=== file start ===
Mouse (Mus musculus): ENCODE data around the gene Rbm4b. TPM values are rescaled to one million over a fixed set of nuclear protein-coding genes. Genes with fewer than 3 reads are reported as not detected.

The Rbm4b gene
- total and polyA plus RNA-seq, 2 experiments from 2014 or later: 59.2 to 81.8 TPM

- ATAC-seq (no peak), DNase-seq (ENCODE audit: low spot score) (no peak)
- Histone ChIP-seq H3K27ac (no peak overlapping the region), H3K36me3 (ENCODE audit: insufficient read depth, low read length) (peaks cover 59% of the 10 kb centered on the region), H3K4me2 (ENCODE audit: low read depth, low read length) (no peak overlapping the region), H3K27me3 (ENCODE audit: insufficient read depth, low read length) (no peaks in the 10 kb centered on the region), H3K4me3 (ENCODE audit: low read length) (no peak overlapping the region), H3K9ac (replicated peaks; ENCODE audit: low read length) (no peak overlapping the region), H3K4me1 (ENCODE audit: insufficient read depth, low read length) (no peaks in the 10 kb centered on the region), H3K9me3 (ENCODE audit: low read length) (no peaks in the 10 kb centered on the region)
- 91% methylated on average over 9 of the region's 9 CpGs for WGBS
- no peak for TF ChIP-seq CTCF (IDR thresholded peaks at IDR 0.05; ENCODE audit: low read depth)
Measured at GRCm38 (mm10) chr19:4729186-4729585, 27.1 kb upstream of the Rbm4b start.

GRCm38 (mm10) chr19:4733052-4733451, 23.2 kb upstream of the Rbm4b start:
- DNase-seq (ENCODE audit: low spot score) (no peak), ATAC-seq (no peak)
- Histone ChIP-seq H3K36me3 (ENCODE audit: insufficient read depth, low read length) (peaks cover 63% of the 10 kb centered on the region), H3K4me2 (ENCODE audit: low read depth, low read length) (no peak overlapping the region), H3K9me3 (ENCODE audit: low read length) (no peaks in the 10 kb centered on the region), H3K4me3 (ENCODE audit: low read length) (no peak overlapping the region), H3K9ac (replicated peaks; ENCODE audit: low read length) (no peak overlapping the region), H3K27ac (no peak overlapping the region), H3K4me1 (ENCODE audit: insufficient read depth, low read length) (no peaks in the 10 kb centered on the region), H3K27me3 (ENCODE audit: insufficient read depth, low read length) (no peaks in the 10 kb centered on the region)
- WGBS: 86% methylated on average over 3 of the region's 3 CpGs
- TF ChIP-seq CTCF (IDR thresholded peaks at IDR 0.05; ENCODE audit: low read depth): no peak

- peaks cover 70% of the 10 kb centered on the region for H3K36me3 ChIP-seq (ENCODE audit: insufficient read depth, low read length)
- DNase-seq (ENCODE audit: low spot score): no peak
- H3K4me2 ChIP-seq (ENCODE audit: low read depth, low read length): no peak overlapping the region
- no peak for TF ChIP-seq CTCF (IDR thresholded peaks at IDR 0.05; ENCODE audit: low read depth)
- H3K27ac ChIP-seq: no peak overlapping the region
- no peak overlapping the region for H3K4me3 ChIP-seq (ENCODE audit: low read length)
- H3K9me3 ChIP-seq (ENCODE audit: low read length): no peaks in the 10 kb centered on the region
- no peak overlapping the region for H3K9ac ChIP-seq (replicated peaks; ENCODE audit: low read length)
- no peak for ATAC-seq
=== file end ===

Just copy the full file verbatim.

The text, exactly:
Mouse (Mus musculus): ENCODE data around the gene Rbm4b. TPM values are rescaled to one million over a fixed set of nuclear protein-coding genes. Genes with fewer than 3 reads are reported as not detected.

The Rbm4b gene
- total and polyA plus RNA-seq, 2 experiments from 2014 or later: 59.2 to 81.8 TPM

- ATAC-seq (no peak), DNase-seq (ENCODE audit: low spot score) (no peak)
- Histone ChIP-seq H3K27ac (no peak overlapping the region), H3K36me3 (ENCODE audit: insufficient read depth, low read length) (peaks cover 59% of the 10 kb centered on the region), H3K4me2 (ENCODE audit: low read depth, low read length) (no peak overlapping the region), H3K27me3 (ENCODE audit: insufficient read depth, low read length) (no peaks in the 10 kb centered on the region), H3K4me3 (ENCODE audit: low read length) (no peak overlapping the region), H3K9ac (replicated peaks; ENCODE audit: low read length) (no peak overlapping the region), H3K4me1 (ENCODE audit: insufficient read depth, low read length) (no peaks in the 10 kb centered on the region), H3K9me3 (ENCODE audit: low read length) (no peaks in the 10 kb centered on the region)
- 91% methylated on average over 9 of the region's 9 CpGs for WGBS
- no peak for TF ChIP-seq CTCF (IDR thresholded peaks at IDR 0.05; ENCODE audit: low read depth)
Measured at GRCm38 (mm10) chr19:4729186-4729585, 27.1 kb upstream of the Rbm4b start.

GRCm38 (mm10) chr19:4733052-4733451, 23.2 kb upstream of the Rbm4b start:
- DNase-seq (ENCODE audit: low spot score) (no peak), ATAC-seq (no peak)
- Histone ChIP-seq H3K36me3 (ENCODE audit: insufficient read depth, low read length) (peaks cover 63% of the 10 kb centered on the region), H3K4me2 (ENCODE audit: low read depth, low read length) (no peak overlapping the region), H3K9me3 (ENCODE audit: low read length) (no peaks in the 10 kb centered on the region), H3K4me3 (ENCODE audit: low read length) (no peak overlapping the region), H3K9ac (replicated peaks; ENCODE audit: low read length) (no peak overlapping the region), H3K27ac (no peak overlapping the region), H3K4me1 (ENCODE audit: insufficient read depth, low read length) (no peaks in the 10 kb centered on the region), H3K27me3 (ENCODE audit: insufficient read depth, low read length) (no peaks in the 10 kb centered on the region)
- WGBS: 86% methylated on average over 3 of the region's 3 CpGs
- TF ChIP-seq CTCF (IDR thresholded peaks at IDR 0.05; ENCODE audit: low read depth): no peak

- peaks cover 70% of the 10 kb centered on the region for H3K36me3 ChIP-seq (ENCODE audit: insufficient read depth, low read length)
- DNase-seq (ENCODE audit: low spot score): no peak
- H3K4me2 ChIP-seq (ENCODE audit: low read depth, low read length): no peak overlapping the region
- no peak for TF ChIP-seq CTCF (IDR thresholded peaks at IDR 0.05; ENCODE audit: low read depth)
- H3K27ac ChIP-seq: no peak overlapping the region
- no peak overlapping the region for H3K4me3 ChIP-seq (ENCODE audit: low read length)
- H3K9me3 ChIP-seq (ENCODE audit: low read length): no peaks in the 10 kb centered on the region
- no peak overlapping the region for H3K9ac ChIP-seq (replicated peaks; ENCODE audit: low read length)
- no peak for ATAC-seq